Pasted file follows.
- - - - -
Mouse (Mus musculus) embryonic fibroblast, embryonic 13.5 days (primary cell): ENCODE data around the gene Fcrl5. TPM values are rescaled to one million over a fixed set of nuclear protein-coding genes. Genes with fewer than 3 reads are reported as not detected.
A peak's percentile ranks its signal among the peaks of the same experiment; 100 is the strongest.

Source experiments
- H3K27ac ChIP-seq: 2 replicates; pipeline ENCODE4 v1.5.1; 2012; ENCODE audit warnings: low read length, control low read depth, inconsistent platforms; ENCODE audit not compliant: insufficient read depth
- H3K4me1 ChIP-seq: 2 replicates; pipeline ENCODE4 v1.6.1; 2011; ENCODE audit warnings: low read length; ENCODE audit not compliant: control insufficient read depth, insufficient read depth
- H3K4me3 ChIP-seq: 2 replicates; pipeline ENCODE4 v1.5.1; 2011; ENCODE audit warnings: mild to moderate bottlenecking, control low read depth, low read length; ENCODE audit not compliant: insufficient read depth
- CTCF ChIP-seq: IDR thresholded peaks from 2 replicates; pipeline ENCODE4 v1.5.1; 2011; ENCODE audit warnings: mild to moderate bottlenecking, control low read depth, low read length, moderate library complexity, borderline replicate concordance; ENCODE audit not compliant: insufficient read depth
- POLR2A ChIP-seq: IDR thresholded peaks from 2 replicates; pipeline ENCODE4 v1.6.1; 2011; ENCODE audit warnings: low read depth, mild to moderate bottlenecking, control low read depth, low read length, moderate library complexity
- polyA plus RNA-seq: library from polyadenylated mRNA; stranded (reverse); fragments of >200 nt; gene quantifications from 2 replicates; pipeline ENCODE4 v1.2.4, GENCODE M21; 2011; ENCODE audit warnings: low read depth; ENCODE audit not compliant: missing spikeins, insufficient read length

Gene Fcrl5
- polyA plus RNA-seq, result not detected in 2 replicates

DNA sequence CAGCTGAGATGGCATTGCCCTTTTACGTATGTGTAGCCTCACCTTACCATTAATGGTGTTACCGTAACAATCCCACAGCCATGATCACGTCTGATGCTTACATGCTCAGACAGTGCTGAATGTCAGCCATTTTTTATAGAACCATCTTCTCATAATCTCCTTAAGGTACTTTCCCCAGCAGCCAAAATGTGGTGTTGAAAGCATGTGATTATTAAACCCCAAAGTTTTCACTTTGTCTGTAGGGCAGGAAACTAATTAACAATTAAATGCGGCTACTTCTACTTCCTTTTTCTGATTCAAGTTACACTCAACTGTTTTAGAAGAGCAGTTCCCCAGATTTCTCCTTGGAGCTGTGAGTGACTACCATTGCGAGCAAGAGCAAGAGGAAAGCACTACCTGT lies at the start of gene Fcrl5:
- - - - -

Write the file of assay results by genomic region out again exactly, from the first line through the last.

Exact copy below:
Mouse (Mus musculus) embryonic fibroblast, embryonic 13.5 days (primary cell): ENCODE data around the gene Fcrl5. TPM values are rescaled to one million over a fixed set of nuclear protein-coding genes. Genes with fewer than 3 reads are reported as not detected.
A peak's percentile ranks its signal among the peaks of the same experiment; 100 is the strongest.

Source experiments
- H3K27ac ChIP-seq: 2 replicates; pipeline ENCODE4 v1.5.1; 2012; ENCODE audit warnings: low read length, control low read depth, inconsistent platforms; ENCODE audit not compliant: insufficient read depth
- H3K4me1 ChIP-seq: 2 replicates; pipeline ENCODE4 v1.6.1; 2011; ENCODE audit warnings: low read length; ENCODE audit not compliant: control insufficient read depth, insufficient read depth
- H3K4me3 ChIP-seq: 2 replicates; pipeline ENCODE4 v1.5.1; 2011; ENCODE audit warnings: mild to moderate bottlenecking, control low read depth, low read length; ENCODE audit not compliant: insufficient read depth
- CTCF ChIP-seq: IDR thresholded peaks from 2 replicates; pipeline ENCODE4 v1.5.1; 2011; ENCODE audit warnings: mild to moderate bottlenecking, control low read depth, low read length, moderate library complexity, borderline replicate concordance; ENCODE audit not compliant: insufficient read depth
- POLR2A ChIP-seq: IDR thresholded peaks from 2 replicates; pipeline ENCODE4 v1.6.1; 2011; ENCODE audit warnings: low read depth, mild to moderate bottlenecking, control low read depth, low read length, moderate library complexity
- polyA plus RNA-seq: library from polyadenylated mRNA; stranded (reverse); fragments of >200 nt; gene quantifications from 2 replicates; pipeline ENCODE4 v1.2.4, GENCODE M21; 2011; ENCODE audit warnings: low read depth; ENCODE audit not compliant: missing spikeins, insufficient read length

Gene Fcrl5
- polyA plus RNA-seq, result not detected in 2 replicates

DNA sequence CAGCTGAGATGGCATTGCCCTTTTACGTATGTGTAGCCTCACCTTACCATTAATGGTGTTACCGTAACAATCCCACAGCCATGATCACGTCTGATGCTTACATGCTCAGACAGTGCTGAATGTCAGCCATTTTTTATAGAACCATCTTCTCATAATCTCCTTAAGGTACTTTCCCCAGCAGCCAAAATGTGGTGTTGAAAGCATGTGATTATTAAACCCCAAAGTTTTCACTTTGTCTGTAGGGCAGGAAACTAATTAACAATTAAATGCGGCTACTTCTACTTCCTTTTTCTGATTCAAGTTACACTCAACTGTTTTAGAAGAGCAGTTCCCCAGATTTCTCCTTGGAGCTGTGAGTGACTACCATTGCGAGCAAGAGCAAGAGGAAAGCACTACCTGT lies at the start of gene Fcrl5: